The annual Northern Lights celebration at L.L. Bean’s campus in Freeport started with a single Christmas tree and now features hundreds of illuminated trees and activities for the whole family. Jason Pafundi photo

FREEPORT — Walt Berry remembers visiting L.L. Bean’s flagship store 15 years ago around the holidays and being dismayed at what he saw as lackluster decorations and décor for such a Maine icon.

Times have changed. Now, in its 14th year, the annual Northern Lights Celebration has grown from a single large Christmas tree to a complete transformation of the retail giant’s campus into a winter wonderland featuring hundreds of illuminated trees, Santa’s workshop and reindeer barn and holiday activities for the whole family.

Reindeer from Pony Xpress in Winslow are big attractions at the annual Northern Lights celebration at L.L. Bean’s campus in Freeport. Jason Pafundi photo

On a cold, clear Saturday night in early December, Berry and his wife were among hundreds of people wandering around the L.L. Bean campus, taking selfies and family photos in front of towering Christmas trees, inside a new life-sized snow globe and with Santa Claus. Others tried to get the attention of the three reindeer inside a pen.

“Reindeer just seem to be a fantasy creature, so being able to see them up close is really something special,” said Allison Breen, who looked on with her 6-year-old son Mikey.

For the past four years, Candis Veilleux and Ed Papsis of Pony Xpress in Winslow have brought their reindeer to L.L. Bean’s campus in Freeport for people’s enjoyment during the Northern Lights celebration. And each year, the fascination with the animals gets bigger.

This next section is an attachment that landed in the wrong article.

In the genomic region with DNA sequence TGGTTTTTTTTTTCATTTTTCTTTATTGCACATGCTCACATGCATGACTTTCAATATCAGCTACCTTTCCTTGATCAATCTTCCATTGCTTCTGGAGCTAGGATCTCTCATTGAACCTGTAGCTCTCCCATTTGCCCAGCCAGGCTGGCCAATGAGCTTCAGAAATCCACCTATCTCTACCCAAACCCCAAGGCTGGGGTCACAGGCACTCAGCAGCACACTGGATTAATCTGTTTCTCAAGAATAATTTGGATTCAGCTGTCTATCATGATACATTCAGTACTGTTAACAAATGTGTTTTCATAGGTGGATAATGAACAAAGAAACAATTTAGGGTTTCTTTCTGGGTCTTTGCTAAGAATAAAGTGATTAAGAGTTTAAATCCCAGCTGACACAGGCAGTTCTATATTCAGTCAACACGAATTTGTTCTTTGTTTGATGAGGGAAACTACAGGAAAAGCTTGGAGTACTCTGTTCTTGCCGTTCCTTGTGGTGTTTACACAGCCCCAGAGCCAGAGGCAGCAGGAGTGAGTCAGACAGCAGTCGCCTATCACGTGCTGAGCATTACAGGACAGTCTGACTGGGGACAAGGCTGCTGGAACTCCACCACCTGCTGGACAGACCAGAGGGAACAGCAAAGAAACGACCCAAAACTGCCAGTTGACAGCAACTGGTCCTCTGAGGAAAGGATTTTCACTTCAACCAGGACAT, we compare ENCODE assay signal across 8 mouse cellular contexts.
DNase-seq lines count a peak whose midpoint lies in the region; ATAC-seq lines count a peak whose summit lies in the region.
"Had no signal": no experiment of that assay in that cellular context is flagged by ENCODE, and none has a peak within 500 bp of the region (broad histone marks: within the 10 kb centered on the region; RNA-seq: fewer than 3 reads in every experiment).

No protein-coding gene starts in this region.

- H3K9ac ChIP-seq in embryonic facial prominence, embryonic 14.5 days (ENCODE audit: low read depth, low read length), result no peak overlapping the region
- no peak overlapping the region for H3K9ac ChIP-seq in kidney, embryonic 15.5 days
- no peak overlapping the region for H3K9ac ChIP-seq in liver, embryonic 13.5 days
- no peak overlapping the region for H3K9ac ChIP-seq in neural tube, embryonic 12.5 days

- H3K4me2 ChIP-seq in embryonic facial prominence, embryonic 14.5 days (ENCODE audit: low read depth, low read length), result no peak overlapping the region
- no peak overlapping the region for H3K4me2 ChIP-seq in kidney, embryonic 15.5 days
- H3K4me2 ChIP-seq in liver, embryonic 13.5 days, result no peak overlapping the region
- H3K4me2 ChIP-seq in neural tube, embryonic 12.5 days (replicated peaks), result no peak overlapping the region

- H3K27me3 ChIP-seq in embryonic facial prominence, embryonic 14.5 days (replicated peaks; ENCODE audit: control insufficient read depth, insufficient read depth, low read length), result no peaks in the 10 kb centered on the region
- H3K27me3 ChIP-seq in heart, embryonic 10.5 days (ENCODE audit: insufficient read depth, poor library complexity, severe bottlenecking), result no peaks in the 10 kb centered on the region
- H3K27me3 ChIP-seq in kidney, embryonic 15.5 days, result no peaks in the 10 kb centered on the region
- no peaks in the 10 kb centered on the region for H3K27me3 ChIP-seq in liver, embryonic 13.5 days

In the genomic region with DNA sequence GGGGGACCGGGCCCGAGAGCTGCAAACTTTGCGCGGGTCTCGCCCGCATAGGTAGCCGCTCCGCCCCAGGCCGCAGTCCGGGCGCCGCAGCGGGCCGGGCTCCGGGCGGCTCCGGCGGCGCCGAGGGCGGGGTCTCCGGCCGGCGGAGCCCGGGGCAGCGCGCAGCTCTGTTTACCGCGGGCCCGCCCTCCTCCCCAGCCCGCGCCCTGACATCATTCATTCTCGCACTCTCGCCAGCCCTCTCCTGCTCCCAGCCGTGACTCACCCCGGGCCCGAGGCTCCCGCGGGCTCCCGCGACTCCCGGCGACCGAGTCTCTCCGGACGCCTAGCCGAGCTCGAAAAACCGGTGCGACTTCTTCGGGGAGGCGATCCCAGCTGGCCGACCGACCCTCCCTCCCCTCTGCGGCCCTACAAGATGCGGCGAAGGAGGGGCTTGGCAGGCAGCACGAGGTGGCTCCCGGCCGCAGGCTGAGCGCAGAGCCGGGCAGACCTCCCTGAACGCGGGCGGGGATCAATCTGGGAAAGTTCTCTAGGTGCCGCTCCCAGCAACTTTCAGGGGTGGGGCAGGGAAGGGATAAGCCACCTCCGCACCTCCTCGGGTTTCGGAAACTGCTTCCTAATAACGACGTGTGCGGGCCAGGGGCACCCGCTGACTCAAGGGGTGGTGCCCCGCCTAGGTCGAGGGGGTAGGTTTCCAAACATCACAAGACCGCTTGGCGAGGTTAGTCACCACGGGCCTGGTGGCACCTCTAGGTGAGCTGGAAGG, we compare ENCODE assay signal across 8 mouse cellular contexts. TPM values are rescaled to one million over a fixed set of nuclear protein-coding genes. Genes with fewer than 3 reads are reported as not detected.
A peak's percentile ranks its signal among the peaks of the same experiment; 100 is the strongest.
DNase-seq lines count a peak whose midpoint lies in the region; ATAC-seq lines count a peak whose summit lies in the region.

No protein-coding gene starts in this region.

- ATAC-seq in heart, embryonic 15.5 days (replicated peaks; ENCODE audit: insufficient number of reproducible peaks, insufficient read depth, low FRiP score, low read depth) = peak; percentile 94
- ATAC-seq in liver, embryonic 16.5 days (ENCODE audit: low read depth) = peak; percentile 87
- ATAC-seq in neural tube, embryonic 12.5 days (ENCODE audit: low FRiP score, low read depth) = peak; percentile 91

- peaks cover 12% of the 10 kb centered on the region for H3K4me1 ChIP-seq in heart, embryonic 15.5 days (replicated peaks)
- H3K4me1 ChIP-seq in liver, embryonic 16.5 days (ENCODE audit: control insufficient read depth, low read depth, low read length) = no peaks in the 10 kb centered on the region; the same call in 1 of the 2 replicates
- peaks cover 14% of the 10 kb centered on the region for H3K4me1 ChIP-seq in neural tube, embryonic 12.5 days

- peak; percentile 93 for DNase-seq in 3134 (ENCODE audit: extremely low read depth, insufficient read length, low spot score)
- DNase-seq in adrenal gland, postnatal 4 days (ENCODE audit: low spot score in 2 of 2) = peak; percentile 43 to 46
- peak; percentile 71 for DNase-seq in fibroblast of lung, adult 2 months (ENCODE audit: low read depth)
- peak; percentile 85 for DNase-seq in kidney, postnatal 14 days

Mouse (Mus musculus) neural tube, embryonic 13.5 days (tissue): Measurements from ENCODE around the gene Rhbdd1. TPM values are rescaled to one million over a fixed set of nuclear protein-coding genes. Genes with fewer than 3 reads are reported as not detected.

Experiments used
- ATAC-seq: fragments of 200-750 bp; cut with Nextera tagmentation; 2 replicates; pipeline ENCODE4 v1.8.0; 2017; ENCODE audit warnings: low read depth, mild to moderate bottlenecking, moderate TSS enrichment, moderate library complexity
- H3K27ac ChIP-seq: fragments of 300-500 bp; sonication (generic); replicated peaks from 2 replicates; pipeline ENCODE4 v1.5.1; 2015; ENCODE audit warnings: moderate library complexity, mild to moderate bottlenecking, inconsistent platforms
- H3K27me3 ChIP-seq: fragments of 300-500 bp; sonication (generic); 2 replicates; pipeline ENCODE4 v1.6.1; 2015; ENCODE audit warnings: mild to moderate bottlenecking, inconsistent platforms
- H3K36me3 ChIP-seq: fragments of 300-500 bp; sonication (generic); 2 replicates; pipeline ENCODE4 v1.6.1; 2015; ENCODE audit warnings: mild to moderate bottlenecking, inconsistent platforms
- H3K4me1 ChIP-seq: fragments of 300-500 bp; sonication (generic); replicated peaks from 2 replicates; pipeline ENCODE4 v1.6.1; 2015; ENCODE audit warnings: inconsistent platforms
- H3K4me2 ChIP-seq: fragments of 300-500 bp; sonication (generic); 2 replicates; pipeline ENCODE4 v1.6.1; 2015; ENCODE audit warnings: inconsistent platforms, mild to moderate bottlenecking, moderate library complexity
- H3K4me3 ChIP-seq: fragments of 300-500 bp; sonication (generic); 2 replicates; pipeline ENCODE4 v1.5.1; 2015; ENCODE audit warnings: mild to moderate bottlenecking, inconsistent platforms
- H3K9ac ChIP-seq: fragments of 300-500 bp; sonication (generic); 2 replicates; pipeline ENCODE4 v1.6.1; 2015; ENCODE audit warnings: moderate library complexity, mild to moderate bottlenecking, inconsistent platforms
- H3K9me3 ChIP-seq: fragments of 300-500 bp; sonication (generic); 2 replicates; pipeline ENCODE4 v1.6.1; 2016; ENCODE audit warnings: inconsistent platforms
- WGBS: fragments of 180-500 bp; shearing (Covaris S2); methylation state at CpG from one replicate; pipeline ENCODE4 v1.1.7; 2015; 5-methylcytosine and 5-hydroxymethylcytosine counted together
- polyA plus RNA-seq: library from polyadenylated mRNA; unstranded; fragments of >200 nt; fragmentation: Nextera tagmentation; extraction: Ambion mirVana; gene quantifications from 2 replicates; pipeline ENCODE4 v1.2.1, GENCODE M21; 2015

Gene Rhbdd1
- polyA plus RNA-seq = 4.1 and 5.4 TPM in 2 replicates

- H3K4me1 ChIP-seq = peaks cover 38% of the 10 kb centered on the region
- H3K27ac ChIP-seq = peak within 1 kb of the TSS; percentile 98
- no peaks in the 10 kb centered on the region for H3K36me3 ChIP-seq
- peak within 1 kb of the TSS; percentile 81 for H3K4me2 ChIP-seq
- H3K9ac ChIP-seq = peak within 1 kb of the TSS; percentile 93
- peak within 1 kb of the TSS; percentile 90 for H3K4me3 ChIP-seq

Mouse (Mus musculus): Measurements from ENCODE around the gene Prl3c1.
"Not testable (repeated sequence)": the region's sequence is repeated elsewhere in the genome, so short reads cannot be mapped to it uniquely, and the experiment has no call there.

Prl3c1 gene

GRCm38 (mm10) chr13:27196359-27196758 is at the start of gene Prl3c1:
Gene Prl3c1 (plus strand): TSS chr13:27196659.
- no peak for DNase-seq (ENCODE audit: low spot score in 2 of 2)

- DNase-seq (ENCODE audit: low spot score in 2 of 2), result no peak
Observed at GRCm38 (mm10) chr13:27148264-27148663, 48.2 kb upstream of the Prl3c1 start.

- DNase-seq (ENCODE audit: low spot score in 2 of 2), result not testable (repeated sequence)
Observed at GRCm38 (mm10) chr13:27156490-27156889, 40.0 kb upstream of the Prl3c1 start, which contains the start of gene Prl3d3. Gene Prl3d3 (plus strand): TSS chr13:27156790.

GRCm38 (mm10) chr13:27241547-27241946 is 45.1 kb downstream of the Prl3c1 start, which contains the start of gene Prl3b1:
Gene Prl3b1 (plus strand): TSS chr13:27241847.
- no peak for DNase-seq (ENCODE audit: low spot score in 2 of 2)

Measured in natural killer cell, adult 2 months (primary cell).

While they look right at home in the cold, snowy Maine winter, reindeer are native to Scandinavia. Veilleux said the animals do a great job when its cold, but they don’t get really excited until the temperature is well below zero.

“Then you’ll see them running and playing. They love it. The colder, the better,” she said. “They’re made for severe, severe cold.”

This year, the large central tree is decorated with illuminated multi-color water bottles, similar to the first Northern Lights tree in 2006, and the walk-in snow globe returned this year with a new design.

“Each and every year we seek to provide great family fun that combines the wonder of the holiday season with the joy of the outdoors in every season,” said Eric C. Smith, a senior public relations representative for L.L. Bean. “That’s why we’ve moved from a single tree to a forest of groves and trails, live reindeer and hot cocoa heated over an open fire.”

The annual Northern Lights celebration brought back a popular attraction this year with a new and improved design — the walk-in snow globe. Jason Pafundi photo

For this season’s celebration, L.L. Bean teamed up with WinterKids, a longstanding community partner, to remind kids of all ages of the importance and fun of staying active outdoors all winter long.

“The WinterKids StoryWalk is a fun new addition to the Northern Lights Celebration,” Smith said.

The day after Thanksgiving, the opening night event and Tree Lighting Ceremony drew several thousand people, and the lights remain on 24-hours a day until New Years Day. Smith said tens of thousands of customers explore Discovery Forest at all times of day in all types of weather through the holiday season.

“Santa, reindeer and wagon rides are big draws on the weekends in particular, and in recent years we’ve added events every day of the week; our Thursday pet nights have been a particular draw, as well as do-it-yourself gift-making opportunities throughout the month.

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